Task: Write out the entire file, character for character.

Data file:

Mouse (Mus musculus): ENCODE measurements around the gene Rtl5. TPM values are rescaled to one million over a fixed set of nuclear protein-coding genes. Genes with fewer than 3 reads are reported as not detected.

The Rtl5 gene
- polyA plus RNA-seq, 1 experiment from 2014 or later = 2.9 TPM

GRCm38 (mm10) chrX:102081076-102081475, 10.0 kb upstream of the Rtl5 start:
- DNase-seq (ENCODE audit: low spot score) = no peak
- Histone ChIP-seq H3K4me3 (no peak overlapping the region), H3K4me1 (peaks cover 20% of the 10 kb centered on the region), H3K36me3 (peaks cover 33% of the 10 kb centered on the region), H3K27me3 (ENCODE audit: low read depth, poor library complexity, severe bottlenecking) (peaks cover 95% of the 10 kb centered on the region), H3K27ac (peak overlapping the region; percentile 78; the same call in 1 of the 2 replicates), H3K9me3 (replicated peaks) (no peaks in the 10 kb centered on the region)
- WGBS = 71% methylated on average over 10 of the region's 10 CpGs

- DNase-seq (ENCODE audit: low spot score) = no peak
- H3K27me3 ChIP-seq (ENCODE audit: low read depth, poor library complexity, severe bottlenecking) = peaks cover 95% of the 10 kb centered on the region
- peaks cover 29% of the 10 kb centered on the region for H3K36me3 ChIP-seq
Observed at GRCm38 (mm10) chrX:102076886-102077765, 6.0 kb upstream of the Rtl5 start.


Mouse (Mus musculus): ENCODE measurements around the gene Rtl5. TPM values are rescaled to one million over a fixed set of nuclear protein-coding genes. Genes with fewer than 3 reads are reported as not detected.

The Rtl5 gene
- polyA plus RNA-seq, 1 experiment from 2014 or later = 2.9 TPM

GRCm38 (mm10) chrX:102081076-102081475, 10.0 kb upstream of the Rtl5 start:
- DNase-seq (ENCODE audit: low spot score) = no peak
- Histone ChIP-seq H3K4me3 (no peak overlapping the region), H3K4me1 (peaks cover 20% of the 10 kb centered on the region), H3K36me3 (peaks cover 33% of the 10 kb centered on the region), H3K27me3 (ENCODE audit: low read depth, poor library complexity, severe bottlenecking) (peaks cover 95% of the 10 kb centered on the region), H3K27ac (peak overlapping the region; percentile 78; the same call in 1 of the 2 replicates), H3K9me3 (replicated peaks) (no peaks in the 10 kb centered on the region)
- WGBS = 71% methylated on average over 10 of the region's 10 CpGs

- DNase-seq (ENCODE audit: low spot score) = no peak
- H3K27me3 ChIP-seq (ENCODE audit: low read depth, poor library complexity, severe bottlenecking) = peaks cover 95% of the 10 kb centered on the region
- peaks cover 29% of the 10 kb centered on the region for H3K36me3 ChIP-seq
Observed at GRCm38 (mm10) chrX:102076886-102077765, 6.0 kb upstream of the Rtl5 start.